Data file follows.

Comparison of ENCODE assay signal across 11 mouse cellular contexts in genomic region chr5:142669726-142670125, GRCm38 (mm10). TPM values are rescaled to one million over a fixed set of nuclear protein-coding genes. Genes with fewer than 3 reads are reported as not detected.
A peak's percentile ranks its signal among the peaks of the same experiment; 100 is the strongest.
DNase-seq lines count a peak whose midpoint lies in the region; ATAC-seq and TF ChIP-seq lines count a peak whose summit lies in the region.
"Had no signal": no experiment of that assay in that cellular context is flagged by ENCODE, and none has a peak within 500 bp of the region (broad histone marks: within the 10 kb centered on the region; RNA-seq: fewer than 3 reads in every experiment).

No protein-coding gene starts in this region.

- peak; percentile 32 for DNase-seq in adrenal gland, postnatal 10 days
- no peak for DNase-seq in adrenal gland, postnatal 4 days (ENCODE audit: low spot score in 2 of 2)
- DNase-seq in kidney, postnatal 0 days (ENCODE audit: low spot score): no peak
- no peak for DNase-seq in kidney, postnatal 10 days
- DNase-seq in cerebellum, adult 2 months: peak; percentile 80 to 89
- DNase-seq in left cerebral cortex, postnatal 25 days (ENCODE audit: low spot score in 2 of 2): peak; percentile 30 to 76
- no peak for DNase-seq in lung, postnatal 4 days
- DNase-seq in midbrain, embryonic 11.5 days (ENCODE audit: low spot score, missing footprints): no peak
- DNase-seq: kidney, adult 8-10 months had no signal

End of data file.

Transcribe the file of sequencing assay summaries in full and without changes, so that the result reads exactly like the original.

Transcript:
Comparison of ENCODE assay signal across 11 mouse cellular contexts in genomic region chr5:142669726-142670125, GRCm38 (mm10). TPM values are rescaled to one million over a fixed set of nuclear protein-coding genes. Genes with fewer than 3 reads are reported as not detected.
A peak's percentile ranks its signal among the peaks of the same experiment; 100 is the strongest.
DNase-seq lines count a peak whose midpoint lies in the region; ATAC-seq and TF ChIP-seq lines count a peak whose summit lies in the region.
"Had no signal": no experiment of that assay in that cellular context is flagged by ENCODE, and none has a peak within 500 bp of the region (broad histone marks: within the 10 kb centered on the region; RNA-seq: fewer than 3 reads in every experiment).

No protein-coding gene starts in this region.

- peak; percentile 32 for DNase-seq in adrenal gland, postnatal 10 days
- no peak for DNase-seq in adrenal gland, postnatal 4 days (ENCODE audit: low spot score in 2 of 2)
- DNase-seq in kidney, postnatal 0 days (ENCODE audit: low spot score): no peak
- no peak for DNase-seq in kidney, postnatal 10 days
- DNase-seq in cerebellum, adult 2 months: peak; percentile 80 to 89
- DNase-seq in left cerebral cortex, postnatal 25 days (ENCODE audit: low spot score in 2 of 2): peak; percentile 30 to 76
- no peak for DNase-seq in lung, postnatal 4 days
- DNase-seq in midbrain, embryonic 11.5 days (ENCODE audit: low spot score, missing footprints): no peak
- DNase-seq: kidney, adult 8-10 months had no signal